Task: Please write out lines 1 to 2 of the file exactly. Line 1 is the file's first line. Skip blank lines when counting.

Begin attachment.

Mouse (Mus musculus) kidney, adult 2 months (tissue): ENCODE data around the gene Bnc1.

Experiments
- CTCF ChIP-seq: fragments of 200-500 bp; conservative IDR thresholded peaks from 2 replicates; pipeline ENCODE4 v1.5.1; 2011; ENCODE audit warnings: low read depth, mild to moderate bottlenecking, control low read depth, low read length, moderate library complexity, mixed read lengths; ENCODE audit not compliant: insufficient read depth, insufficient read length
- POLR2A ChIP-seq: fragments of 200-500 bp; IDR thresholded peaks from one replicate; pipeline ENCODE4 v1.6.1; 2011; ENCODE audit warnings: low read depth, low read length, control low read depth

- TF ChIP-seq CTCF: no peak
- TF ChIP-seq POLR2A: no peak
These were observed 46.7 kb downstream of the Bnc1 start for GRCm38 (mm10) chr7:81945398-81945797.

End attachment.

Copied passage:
Mouse (Mus musculus) kidney, adult 2 months (tissue): ENCODE data around the gene Bnc1.

Experiments